Starting a ‘Right’ Business??

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Do you dream of the day you can start your own business? Take control of the reins, set your own schedule and make your own decisions?

In these days of economic uncertainty when layoffs and unemployment rates dominate the news, the idea of starting a business no longer seems all that much riskier than the traditional nine-to-five office job.

Now that you’ve decided to take the plunge into entrepreneurial life, do you know how to choose the type of business that’s right for you? What industry and business would make the best use of your specific abilities and assets? Here are six tips for selecting the business that’s right for you:

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Linux Command Sudo vs SU

The sudo command

sudo – execute a command as another user

sudo -V | -h | -l | -L | -v | -k | -K | -s | [ -H ] [-P ] [-S ] [ -b ] | [ -p prompt ] [ -c class| ] [ -a auth_type ] [ -u username|#uid ] command

DESCRIPTION

sudo allows a permitted user to execute a command as the superuser or another user, as specified in the sudoers file. The real and effective uid and gid are set to match those of the target user as specified in the passwd file (the group vector is also initialized when the target user is not root). By default, sudo requires that users authenticate themselves with a password (NOTE: by default this is the user’s password, not the root password). Once a user has been authenticated, a timestamp is updated and the user may then use sudo without a password for a short period of time (5
minutes unless overridden in sudoers).

sudo determines who is an authorized user by consulting the file /etc/sudoers. By giving sudo the -v flag a user can update the time stamp without running a command. The password prompt itself will also time out if the user’s password is not entered within 5
minutes (unless overridden via sudoers).

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10 Tips for Ubuntu Newbies.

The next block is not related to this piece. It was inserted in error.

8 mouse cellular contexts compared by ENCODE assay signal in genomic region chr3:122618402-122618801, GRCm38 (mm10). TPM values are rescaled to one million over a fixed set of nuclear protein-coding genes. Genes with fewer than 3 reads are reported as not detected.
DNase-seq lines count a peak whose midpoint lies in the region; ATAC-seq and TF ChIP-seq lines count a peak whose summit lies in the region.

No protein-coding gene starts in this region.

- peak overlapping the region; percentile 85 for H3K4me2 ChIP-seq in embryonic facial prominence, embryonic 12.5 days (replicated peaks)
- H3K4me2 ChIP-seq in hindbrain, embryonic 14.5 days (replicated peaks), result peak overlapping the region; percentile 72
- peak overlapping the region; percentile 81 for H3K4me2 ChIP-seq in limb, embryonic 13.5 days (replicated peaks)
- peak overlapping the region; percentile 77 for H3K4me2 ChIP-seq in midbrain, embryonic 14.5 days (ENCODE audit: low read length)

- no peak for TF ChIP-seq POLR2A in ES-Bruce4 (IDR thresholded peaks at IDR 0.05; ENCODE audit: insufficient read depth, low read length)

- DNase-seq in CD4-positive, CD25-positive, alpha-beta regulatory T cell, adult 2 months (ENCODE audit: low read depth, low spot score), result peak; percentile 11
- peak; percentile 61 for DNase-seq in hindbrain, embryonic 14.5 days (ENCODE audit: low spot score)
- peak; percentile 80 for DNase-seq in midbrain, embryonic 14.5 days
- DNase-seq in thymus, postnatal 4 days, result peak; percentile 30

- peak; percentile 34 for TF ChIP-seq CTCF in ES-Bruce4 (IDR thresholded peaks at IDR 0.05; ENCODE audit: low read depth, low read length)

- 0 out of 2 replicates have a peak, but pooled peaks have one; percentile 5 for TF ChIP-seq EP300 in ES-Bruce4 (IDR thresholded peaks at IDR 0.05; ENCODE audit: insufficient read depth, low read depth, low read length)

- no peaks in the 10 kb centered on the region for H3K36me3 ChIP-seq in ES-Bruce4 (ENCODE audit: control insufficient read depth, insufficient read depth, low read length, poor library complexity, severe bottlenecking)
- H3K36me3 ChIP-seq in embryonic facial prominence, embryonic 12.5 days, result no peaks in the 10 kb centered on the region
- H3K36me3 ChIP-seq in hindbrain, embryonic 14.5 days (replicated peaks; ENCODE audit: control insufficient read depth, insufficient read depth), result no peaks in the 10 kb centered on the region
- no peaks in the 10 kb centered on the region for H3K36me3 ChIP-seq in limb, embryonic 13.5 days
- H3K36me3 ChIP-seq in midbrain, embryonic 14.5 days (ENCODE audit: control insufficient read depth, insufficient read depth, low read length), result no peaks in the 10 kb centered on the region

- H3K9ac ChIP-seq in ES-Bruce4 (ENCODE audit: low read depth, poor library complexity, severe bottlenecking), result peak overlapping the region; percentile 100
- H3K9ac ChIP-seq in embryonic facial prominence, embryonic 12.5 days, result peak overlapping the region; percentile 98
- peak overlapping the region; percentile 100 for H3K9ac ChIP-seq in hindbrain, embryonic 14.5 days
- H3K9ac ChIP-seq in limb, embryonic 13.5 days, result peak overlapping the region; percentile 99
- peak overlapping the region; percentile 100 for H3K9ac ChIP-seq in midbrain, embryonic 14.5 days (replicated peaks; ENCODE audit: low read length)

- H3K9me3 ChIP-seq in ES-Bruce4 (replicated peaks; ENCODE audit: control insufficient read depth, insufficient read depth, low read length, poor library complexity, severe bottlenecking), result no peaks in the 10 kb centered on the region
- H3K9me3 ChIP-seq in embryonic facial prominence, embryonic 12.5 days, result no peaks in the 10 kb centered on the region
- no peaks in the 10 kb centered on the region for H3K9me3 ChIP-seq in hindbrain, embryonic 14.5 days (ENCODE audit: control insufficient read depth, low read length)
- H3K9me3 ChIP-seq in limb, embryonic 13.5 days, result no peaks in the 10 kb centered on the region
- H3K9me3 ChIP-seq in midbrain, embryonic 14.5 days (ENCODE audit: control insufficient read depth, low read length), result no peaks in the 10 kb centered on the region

Ubuntu has become the most popular Linux distribution for new Linux users. It’s easy to install, easy to use, and usually “just works.” But moving to a different operating system can be confusing, no matter how well-designed it is. Here’s a list of tips that might save you some time while you’re getting used to Ubuntu.

1. Getting multimedia to work

The default Ubuntu install contains free software only, which means that it doesn’t support some popular multimedia formats straight out of the box. This is inconvenient, but the Ubuntu folks have good reasons for not shipping with support for MP3, DVDs, and so forth — including that software could cause them some legal headaches, or incur some serious fees.

Fortunately, as a user, you don’t need to worry about fees (though some of the packages may not be legal due to patent restrictions or restrictions on circumventing copy protection, depending on where you live). The Ubuntu wiki has a page on restricted formats that explains how to get the packages you need. However, if you run Ubuntu on AMD64 or PowerPC hardware, you’ll still be out in the cold for some of the packages, since some multimedia formats depend on proprietary software that’s not available for those hardware platforms.
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